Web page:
Put simply, a trust is a legal arrangement where one person entrusts an asset (e.g. property, land, money, shares or other valuables) to another to look after for their own benefit and/or for the benefit of a third party. The person looking after the asset is a ‘trustee’ and the person benefiting is – appropriately enough – the ‘beneficiary’.

A trust is a delicate balancing act, as the trustee becomes the legal owner of the asset, but they must at all times put the interests of the beneficiary above their own. This applies even if one of the trustees is the person who created the trust. You can set up a trust in your lifetime or provide in your Will for a trust to be set up on your death.

Common trusts
You may already be familiar with a trust in the form of a:

•    Pension scheme Pension scheme trustees hold and invest pension contributions for the benefit of the members of the scheme when they retire.
    Insurance Some insurance policies are ‘written in trust’, meaning when the insured person dies, the insurer pays out the money to a third party in line with their wishes. This can help minimise inheritance tax, and ensure that the insurance money is received quicker by the person you want to benefit.
•    Charity The advantage of the trust structure for charitable funding is that the person setting up the trust can put aside money for a cause, e.g. medical research, but leave it up to the trustees’ discretion as to which research projects will be funded (the projects are the beneficiaries in this case).

Types of trust
You can set up a trust to help you manage your personal affairs – it’s a great way of holding and managing money or property for people who aren’t ready or able to do it themselves, e.g. young children or vulnerable relatives, or providing for someone, like a spouse, while also protecting the interests of others, like children. You can even set up a trust for someone who hasn’t been born yet, such as future grandchildren.

Trusts can be vital in planning succession in family business, or figuring out how money and assets pass from one generation to another, particularly in complex family structures with divorces and multiple marriages.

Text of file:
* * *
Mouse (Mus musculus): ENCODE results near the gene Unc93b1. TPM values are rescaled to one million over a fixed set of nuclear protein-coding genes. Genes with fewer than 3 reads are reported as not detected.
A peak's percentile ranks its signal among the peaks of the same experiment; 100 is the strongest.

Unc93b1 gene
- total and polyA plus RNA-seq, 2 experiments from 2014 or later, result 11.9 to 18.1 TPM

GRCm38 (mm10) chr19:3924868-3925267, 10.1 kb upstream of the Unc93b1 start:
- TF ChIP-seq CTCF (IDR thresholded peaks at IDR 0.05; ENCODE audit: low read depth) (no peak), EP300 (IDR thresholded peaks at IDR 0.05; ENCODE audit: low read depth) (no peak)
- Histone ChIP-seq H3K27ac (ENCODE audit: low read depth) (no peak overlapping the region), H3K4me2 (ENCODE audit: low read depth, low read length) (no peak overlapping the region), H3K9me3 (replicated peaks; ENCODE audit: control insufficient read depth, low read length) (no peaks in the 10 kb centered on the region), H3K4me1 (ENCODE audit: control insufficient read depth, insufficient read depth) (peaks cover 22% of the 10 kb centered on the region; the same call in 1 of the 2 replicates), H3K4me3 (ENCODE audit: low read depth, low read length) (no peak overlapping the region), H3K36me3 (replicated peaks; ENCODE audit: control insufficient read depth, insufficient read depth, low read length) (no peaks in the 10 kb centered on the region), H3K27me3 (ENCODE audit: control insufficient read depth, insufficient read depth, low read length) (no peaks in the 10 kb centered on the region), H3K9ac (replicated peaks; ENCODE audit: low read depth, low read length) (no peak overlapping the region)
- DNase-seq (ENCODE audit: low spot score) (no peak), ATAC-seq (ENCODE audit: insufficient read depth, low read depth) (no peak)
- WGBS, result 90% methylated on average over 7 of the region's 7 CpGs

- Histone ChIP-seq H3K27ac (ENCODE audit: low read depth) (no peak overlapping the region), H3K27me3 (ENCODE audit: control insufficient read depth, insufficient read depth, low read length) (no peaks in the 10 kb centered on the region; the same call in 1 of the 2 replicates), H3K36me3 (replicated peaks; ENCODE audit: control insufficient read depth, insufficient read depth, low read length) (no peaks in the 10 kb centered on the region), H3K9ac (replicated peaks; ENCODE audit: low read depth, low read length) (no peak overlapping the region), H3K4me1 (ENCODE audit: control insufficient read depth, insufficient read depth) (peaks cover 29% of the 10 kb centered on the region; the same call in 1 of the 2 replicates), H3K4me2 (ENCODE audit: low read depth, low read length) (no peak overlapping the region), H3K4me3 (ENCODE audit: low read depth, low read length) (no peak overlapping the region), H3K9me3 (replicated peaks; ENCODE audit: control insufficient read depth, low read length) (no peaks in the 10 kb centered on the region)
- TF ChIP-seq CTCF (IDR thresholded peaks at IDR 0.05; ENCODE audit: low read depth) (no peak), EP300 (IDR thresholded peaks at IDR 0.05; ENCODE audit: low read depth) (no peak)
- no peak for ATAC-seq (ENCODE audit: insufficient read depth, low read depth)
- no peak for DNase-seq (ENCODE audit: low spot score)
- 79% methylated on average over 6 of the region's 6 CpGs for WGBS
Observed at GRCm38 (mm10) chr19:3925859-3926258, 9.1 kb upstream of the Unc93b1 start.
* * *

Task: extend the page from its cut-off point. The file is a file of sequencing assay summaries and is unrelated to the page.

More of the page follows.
Here are a few examples of useful trusts:
•    Land/property If you want to give someone rights in a piece of land or property, you can use a ‘Declaration of trust relating to land’. If there are two owners and you want to clarify how you own the asset, or you want to create a trust for your benefit and the benefit of another person, use ‘Declaration of trust relating to land for one or two co-owners’. This document can provide that, on the death of one co-owner, their share either passes to the other co-owner or to an heir.
•    Personal property For any assets other than land or buildings (from cars or furniture to intellectual property rights or proceeds of an insurance policy), use ‘Declaration of trust relating to personal property’ and this document creates a trust for those assets.
•    Life interest trust You can set up a simple trust for one beneficiary for their lifetime with a ‘Simple life interest trust for adult life tenant and family’. This document means the income of the trust fund (which comes from a major asset like a property) is paid out to the beneficiary or ‘life tenant’ until the beneficiary’s death, after which it can pass to their spouse/civil partner or children. You can also use a Comprehensive Will to set up a life interest trust that takes effect on your death.
•    Discretionary Trust Will If you own a part share of your marital home and that share is worth more than £50,000 after mortgage deduction, you can use a ‘Discretionary Trust Will’ to look after your major asset (up to a particular value). The document can help you protect against threats such as a local authority selling it to cover the cost of residential nursing care for your spouse/civil partner. You can also specify how you want to provide for dependants (including children from a former marriage), what should happen to your remaining estate when you die and who should inherit which money and belongings, plus you can name a guardian for children under 18 and appoint executors to administer your estate.